Findecanor

08 Feb 2019, 15:25

Anakey wrote:
08 Feb 2019, 15:08
Findecanor wrote:
08 Feb 2019, 14:39
Anakey wrote:
08 Feb 2019, 14:09
although the keyboard matrix itself is actually very good at eliminating ghosting as the row pins will often change several times on the same row so as to avoid ghosting as much as possible.
What are you talking about?
What i am talking about is the difference between say a custom designed pcb or indeed a handwire that is made using long rows spanning the length of the keyboard using the same row pin along the full length with the same number of row pins as physical rows. This is in contrast to many vintage boards and i suspect the vast majority of consumer boards today that will have more row pins then the number of actual physical rows on the keyboard.
Ah. OK. Another way of saying that is that 2KRO keyboards often have a sparse matrix, so as to reduce the number of ghosting key combinations.

It is not just rows. The logical arrangement of the keys in the electrical matrix does not have to reflect the physical layout of the keys at all.
Many gaming keyboards with rubber domes and membranes have very sparse "gaming-optimised" matrices with complex layouts where the WASD cluster and adjoining keys are laid out so that they can't produce ghost conditions with each-other .. but they do block more easily with keys outside that group.

ivelegacy

09 Feb 2019, 14:57

is there any example for the anti-key-ghosting algorithm to be followed in the design of the keyboard controller?

User avatar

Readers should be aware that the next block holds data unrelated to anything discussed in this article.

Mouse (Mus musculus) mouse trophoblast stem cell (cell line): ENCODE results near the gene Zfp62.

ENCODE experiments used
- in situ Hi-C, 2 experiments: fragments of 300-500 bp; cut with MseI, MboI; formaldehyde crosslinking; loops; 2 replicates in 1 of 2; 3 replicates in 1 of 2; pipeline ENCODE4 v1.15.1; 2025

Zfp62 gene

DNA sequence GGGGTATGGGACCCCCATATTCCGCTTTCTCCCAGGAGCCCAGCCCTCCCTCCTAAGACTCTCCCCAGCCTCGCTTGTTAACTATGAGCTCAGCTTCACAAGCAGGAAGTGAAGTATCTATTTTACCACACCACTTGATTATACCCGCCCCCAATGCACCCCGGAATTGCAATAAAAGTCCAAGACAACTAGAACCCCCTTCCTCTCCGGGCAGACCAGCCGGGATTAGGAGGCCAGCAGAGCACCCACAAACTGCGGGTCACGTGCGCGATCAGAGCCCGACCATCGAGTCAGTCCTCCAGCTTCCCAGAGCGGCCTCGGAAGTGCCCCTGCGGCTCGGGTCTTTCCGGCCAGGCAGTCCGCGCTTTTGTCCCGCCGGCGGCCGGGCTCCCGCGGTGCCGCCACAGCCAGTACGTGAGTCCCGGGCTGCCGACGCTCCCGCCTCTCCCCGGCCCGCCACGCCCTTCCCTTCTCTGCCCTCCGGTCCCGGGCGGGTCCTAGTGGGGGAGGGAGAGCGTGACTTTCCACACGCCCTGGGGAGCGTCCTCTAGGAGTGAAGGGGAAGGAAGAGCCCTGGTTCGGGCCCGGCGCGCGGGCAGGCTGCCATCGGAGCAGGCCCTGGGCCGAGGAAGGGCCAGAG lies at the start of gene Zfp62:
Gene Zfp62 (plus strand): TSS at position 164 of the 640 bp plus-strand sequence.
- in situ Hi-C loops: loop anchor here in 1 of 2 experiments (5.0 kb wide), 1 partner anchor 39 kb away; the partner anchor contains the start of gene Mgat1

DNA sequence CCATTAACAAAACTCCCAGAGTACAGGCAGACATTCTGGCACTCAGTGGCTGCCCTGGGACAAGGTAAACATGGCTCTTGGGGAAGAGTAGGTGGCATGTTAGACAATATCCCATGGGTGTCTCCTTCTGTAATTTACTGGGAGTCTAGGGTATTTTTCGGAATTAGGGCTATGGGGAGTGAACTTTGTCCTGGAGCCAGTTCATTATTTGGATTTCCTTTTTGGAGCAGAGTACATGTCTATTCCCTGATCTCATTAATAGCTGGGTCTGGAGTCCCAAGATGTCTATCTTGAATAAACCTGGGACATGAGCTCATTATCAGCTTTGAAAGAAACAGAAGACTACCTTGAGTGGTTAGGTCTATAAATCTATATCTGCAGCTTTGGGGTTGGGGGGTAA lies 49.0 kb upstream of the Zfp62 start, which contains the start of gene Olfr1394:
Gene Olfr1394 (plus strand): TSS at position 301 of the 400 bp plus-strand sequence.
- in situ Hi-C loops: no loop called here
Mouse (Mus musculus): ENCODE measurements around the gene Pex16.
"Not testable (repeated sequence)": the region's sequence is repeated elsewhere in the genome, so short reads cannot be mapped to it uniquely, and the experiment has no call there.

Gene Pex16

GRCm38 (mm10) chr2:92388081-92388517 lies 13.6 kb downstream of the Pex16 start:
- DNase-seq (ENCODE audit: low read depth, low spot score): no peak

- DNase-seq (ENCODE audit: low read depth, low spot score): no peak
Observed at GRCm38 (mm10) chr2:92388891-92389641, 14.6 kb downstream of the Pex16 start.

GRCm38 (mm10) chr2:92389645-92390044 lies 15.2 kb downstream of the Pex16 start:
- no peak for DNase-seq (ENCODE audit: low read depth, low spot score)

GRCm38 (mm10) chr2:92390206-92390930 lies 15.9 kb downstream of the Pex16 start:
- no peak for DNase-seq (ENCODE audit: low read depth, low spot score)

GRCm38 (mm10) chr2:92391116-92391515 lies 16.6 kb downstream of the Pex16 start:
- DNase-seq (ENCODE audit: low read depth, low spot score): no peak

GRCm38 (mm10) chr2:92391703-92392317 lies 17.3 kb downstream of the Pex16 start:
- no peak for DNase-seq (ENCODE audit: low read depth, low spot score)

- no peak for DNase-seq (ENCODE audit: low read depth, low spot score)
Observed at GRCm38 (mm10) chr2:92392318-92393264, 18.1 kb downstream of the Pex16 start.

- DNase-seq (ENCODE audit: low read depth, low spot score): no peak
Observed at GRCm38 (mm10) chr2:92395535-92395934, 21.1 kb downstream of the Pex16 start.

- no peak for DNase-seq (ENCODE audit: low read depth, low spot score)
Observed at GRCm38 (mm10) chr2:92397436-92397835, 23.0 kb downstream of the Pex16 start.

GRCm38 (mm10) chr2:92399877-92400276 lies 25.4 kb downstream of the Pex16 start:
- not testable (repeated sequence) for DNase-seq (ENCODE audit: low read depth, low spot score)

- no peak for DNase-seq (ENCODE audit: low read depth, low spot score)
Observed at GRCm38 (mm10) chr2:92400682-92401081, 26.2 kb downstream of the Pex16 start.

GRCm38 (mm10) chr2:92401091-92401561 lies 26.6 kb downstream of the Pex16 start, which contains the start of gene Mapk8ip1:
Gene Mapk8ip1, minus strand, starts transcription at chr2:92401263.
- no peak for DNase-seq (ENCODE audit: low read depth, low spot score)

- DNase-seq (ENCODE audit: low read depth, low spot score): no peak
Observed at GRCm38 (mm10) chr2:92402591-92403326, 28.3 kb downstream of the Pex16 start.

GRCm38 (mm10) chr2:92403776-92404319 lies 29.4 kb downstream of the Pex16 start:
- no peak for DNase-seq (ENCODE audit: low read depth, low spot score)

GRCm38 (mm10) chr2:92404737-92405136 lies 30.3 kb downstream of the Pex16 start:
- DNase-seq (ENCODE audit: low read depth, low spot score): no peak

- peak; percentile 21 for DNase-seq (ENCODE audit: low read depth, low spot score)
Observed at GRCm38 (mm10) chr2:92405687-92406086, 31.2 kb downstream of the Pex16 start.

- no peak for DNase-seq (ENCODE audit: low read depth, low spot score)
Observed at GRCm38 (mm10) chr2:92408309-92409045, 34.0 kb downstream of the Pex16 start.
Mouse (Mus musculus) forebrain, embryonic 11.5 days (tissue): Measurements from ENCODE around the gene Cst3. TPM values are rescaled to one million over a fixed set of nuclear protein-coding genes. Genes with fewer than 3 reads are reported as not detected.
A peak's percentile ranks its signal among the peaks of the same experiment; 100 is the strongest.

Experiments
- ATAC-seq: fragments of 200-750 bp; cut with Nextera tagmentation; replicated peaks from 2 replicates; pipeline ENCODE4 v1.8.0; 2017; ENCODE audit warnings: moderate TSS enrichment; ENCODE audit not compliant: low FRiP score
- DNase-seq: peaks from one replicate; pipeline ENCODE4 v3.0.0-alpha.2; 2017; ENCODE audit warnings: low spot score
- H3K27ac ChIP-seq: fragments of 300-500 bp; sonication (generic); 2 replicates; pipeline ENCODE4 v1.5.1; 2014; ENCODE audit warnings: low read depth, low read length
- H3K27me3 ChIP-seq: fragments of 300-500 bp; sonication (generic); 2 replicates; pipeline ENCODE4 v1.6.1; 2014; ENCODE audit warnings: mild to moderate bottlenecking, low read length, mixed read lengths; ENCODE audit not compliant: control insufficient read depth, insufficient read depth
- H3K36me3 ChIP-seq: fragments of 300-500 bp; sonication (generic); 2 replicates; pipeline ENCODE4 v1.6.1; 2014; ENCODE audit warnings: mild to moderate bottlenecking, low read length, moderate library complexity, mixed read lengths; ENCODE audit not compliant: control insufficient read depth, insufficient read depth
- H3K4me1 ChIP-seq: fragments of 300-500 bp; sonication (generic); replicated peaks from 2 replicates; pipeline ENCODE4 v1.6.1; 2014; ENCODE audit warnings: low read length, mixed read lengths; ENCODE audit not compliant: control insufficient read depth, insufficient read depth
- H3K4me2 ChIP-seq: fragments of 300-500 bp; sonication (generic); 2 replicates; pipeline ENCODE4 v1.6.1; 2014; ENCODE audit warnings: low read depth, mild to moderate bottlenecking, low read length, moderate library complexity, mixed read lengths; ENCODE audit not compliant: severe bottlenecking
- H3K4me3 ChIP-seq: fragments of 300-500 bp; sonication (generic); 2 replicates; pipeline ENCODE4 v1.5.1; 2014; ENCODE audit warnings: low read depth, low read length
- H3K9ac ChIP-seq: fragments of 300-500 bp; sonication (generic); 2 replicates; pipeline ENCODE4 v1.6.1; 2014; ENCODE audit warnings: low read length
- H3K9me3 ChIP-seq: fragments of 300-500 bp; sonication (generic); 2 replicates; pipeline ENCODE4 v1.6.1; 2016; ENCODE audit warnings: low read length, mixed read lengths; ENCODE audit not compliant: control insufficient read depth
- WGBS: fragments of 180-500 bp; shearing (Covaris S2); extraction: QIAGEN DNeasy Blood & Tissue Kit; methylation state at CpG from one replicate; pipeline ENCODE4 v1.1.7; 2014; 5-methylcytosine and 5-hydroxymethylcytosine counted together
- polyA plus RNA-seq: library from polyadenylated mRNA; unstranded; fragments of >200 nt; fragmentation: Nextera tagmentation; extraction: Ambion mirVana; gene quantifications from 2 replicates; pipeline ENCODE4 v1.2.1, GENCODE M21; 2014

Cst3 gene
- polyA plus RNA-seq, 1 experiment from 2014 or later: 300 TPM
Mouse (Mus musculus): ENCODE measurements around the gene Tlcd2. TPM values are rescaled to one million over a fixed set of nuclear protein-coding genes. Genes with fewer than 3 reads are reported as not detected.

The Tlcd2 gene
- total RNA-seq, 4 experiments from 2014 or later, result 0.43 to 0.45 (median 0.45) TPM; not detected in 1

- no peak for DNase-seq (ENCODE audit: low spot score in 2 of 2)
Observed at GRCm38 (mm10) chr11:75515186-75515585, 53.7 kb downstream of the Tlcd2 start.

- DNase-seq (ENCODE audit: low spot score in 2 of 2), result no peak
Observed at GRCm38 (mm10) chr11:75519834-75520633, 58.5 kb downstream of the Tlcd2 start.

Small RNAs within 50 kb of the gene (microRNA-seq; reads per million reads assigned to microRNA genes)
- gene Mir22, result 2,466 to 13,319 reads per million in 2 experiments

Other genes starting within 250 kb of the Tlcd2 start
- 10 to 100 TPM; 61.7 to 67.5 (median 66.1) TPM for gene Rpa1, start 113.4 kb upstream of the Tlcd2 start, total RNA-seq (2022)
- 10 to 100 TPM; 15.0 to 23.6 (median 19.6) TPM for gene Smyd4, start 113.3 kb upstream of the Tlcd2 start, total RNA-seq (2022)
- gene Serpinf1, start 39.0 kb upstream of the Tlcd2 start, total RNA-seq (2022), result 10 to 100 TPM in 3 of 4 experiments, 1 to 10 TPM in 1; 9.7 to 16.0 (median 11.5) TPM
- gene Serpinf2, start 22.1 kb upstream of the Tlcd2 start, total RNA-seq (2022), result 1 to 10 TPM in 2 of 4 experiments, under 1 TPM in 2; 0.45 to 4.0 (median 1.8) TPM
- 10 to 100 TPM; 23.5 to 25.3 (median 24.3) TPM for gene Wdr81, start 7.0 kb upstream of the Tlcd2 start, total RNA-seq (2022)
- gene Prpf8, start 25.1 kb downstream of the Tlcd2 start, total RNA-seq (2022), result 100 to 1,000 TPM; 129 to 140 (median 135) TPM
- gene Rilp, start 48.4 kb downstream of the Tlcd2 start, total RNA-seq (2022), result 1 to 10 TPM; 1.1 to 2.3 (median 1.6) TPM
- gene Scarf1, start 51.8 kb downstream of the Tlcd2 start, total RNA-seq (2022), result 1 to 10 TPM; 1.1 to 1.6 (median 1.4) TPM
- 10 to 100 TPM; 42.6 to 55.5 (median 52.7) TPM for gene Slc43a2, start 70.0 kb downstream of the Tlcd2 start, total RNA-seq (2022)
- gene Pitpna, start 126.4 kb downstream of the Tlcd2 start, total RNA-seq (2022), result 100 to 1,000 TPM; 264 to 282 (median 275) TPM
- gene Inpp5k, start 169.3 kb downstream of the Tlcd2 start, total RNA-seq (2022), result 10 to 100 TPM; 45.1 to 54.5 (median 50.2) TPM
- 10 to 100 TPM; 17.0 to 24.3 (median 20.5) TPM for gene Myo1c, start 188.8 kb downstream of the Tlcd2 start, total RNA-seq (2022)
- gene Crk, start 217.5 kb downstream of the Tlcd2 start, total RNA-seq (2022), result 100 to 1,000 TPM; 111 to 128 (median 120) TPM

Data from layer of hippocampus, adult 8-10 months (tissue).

fohat
Elder Messenger

09 Feb 2019, 15:19

At least Northgate was nice enough to specify:
Omnikey-PCB-rollover.jpg
Omnikey-PCB-rollover.jpg (341.51 KiB) Viewed 145 times

ivelegacy

09 Feb 2019, 15:46

and, anything that the firmware of the keyboard controller can do?

User avatar
Muirium
µ

09 Feb 2019, 15:57

Rollover is a chain, defined by its weakest link.

Findecanor

09 Feb 2019, 16:04

ivelegacy wrote:
09 Feb 2019, 14:57
is there any example for the anti-key-ghosting algorithm to be followed in the design of the keyboard controller?
The controller firmware should scan the matrix, debounce it and check the result of debouncing against previous state to detect new key presses. When processing each new key press, check if there is another key press on the same row and another in the same column. If there is, then the new key press should be ignored and not produce an event.

BTW. When checking for other key presses, don't check debounced state. Instead, check the reverse: OR together the n recent scans of the matrix.

Post Reply

Return to “Keyboards”